managed to master the art of going to the toilet with James strapped in (the glamour
of parenting eh?)
Mamaruga Zen sling
As James was getting older, and I knew I wanted to start doing back carries in the
future, I took advice from Sheen Slings and invested in a Mamaruga Zen Sling. The
Zen sling feels like a soft stretchy carrier but has that sturdy reliable feeling with all
the buckles, and it’s adjustable so will grow with your child. I started carrying James
in this when he was 4 weeks old and I’m still using it now he’s 2+ years.
At the same time I also invested in the Boba hoodie, which can be worn over the
child in a front or back carry, and frankly is a necessary purchase when you live in
Scotland. Granted we don’t use this hoodie anymore, James is just too big, but I did
use it a lot in that first year and a half.
Firespiral Size 5 Woven Wrap
Woven wraps, as I’m sure most parents who’ve never used one will agree, are
intimidating: all that fabric and a complicated tying process. It doesn’t help that you
never see a parent in a fluster using a woven wrap, they always look so confident
and competent. When James was around 1 and a half, I was mad keen to try a
woven wrap but I don’t have a local sling library nor do I know anyone who has one.
Sheen Slings kindly agreed to post me one but this did mean I was
on my own trying to master it. If you can get a demonstration or a one-to-one consult
for a woven wrap then do. That said, I did manage with (a lot of) YouTube tutorials.
By the time I was sending it back I was ordering my own.
I’ve been using my Firespiral Size 5 for over a year now but unlike my other carriers,
I still wouldn’t say I’m confident using it. After a lot of trial and error I find a ruck carry
most comfortable for us but this type of carry isn’t proving ideal for a toddler who is
constantly wanting up and down when we go on walks. So again, on the advice of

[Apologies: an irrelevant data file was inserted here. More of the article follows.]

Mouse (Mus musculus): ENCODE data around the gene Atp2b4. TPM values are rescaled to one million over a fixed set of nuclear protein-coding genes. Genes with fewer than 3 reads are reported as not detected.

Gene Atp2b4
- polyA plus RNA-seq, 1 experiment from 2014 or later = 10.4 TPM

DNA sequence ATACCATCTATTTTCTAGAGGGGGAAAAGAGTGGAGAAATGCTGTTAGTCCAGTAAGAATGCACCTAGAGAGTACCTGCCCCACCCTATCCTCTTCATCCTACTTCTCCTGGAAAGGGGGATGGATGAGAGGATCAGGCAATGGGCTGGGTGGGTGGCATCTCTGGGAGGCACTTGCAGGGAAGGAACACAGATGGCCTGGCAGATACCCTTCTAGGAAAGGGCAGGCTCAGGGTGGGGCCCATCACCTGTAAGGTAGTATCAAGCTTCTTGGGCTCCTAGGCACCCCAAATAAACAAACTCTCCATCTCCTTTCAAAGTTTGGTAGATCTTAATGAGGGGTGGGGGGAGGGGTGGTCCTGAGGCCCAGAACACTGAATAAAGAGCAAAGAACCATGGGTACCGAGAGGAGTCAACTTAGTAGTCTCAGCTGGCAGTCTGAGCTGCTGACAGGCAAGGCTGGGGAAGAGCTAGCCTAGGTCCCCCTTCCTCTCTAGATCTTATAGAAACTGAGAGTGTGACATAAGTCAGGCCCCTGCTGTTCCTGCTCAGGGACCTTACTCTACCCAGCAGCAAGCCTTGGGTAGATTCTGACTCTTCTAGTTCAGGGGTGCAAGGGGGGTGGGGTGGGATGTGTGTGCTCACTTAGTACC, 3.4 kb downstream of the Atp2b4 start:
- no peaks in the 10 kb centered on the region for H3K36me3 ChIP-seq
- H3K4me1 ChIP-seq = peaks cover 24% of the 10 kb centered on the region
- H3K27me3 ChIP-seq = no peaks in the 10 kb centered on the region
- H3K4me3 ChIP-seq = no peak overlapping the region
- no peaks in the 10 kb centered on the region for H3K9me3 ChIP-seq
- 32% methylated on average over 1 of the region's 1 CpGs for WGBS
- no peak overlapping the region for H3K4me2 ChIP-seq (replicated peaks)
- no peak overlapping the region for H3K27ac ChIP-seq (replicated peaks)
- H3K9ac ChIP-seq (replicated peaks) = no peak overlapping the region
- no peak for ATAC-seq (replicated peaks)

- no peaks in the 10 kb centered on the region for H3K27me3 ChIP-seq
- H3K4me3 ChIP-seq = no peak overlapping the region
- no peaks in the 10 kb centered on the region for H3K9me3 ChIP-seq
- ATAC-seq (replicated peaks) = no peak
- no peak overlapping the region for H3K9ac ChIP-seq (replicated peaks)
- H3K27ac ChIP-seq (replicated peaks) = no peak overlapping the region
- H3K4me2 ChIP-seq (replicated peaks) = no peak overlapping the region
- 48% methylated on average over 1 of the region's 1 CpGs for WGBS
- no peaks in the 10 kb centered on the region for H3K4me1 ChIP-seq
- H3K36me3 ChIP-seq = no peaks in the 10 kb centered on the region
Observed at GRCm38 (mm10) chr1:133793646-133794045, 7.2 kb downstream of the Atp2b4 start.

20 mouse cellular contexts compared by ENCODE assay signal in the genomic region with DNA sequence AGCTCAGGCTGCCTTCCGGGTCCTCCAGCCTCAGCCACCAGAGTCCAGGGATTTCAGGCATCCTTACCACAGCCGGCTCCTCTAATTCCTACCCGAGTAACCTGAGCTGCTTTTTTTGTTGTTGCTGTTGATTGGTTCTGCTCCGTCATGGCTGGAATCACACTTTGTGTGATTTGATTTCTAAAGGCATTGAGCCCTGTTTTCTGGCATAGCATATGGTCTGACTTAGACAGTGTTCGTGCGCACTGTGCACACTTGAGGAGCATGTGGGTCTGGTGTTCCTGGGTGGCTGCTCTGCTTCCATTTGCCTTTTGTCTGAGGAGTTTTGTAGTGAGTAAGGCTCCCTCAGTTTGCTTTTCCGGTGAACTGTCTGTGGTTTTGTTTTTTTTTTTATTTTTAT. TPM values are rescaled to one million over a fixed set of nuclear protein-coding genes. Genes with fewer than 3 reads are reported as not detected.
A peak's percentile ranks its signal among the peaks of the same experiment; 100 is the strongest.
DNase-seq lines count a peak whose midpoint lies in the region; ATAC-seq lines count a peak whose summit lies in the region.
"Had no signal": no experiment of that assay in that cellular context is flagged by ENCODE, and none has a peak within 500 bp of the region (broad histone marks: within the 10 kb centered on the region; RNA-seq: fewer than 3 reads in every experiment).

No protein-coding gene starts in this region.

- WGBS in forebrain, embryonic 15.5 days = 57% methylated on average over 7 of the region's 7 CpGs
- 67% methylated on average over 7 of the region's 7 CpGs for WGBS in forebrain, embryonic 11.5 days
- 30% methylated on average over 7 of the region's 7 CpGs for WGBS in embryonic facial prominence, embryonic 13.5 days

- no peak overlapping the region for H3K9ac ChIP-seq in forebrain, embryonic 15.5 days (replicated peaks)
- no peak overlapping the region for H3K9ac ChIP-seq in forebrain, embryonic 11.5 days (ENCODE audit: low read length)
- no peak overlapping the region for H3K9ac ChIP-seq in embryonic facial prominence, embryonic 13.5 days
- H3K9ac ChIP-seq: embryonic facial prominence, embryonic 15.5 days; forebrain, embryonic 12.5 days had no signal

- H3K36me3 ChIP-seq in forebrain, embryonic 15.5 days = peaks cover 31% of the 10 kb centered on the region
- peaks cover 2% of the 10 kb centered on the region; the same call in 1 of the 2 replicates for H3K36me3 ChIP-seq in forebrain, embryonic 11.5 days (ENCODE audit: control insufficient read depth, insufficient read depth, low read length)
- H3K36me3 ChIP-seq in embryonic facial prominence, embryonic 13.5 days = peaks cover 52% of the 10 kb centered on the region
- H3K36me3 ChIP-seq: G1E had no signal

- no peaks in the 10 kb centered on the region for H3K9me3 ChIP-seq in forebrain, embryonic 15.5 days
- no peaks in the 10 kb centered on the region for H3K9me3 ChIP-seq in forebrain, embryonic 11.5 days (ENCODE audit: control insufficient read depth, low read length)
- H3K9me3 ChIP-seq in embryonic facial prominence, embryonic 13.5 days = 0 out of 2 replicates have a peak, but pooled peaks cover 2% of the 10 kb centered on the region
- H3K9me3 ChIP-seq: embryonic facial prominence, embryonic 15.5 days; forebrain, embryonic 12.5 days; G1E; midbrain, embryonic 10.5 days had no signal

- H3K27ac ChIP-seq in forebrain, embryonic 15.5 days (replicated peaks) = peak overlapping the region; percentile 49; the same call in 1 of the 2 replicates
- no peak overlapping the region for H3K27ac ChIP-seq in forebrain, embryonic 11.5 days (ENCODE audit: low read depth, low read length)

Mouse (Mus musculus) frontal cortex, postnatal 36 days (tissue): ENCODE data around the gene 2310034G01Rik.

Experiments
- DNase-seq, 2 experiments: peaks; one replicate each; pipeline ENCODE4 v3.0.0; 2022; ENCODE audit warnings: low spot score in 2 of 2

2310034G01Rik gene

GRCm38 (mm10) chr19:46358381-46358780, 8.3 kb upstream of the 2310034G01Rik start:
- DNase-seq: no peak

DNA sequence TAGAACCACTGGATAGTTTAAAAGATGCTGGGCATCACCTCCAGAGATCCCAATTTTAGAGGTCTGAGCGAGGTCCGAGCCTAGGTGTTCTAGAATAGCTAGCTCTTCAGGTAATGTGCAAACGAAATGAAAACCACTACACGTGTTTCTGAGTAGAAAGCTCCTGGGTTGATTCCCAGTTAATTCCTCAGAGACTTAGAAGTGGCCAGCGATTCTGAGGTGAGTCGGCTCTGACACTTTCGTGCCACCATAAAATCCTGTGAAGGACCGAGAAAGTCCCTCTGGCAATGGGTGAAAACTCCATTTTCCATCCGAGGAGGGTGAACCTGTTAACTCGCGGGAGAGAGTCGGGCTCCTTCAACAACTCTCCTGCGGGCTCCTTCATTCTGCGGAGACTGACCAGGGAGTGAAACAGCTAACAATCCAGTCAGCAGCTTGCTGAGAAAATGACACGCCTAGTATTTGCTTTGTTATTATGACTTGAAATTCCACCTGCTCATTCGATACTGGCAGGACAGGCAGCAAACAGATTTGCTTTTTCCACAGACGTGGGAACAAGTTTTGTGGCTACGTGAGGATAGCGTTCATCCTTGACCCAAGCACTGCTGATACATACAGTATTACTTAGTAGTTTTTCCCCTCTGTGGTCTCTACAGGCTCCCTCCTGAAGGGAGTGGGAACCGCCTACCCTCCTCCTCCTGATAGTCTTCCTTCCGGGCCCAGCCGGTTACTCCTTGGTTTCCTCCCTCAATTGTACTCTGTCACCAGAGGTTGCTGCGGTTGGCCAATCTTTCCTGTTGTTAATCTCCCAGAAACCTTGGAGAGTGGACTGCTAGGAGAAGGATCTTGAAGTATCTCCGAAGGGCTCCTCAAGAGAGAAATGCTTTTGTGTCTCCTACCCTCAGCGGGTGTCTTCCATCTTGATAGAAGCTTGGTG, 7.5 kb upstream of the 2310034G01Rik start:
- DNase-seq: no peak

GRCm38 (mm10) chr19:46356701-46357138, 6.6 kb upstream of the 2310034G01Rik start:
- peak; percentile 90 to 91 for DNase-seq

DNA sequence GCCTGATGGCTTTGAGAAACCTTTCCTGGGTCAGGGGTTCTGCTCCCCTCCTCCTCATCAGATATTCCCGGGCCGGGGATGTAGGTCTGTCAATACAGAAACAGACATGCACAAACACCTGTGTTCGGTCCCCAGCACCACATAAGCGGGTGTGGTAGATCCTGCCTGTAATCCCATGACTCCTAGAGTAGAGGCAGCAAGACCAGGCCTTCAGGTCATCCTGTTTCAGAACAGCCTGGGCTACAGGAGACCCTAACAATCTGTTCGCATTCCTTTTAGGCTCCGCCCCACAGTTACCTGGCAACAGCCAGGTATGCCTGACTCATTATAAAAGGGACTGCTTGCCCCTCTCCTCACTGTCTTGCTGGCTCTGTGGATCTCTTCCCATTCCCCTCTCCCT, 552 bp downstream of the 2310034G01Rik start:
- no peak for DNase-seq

Sheen Slings I’ve ordered a couple sling rings so I can start doing hip carries which work better for contrary kids. What I like about the woven wrap, is that I can see us
using it for a couple more years and if we do have a second child, I know I can also
use it from newborn too, so it is a smart purchase in the long term.
I’m happy with my mini sling collection, but in retrospect I do wish I had a local sling
library to try out different carriers before I bought my own. Particularly the Zen sling.
It was only when visiting Madeleine for a long weekend and getting the opportunity to play with her sling library (honestly, I was a kid in a sweetie shop), that I found I really
liked the Caboo DX Go as an alternative: I found it a lot comfier to wear, particularly
when James was sleeping, and it was easier to use because it didn’t feature buckles.
It also folded up smaller in the changing bag. I’m still debating whether or not to buy
I guess the benefit of a sling library is that you not only get to try a variety of different
carriers, but you can try them with different sized dolls to understand how the carrier
will feel as your child grows. After all, what feels brilliant to wear when your child is 6
months old may not feel so good when they’re 2 years old. So whether you have a
sling library just down the road, or you follow them on Instagram (or like me your pal
has their own company and you can pick their brain incessantly about all things
babywearing) then get in touch with them for advice, and invest in the right carrier for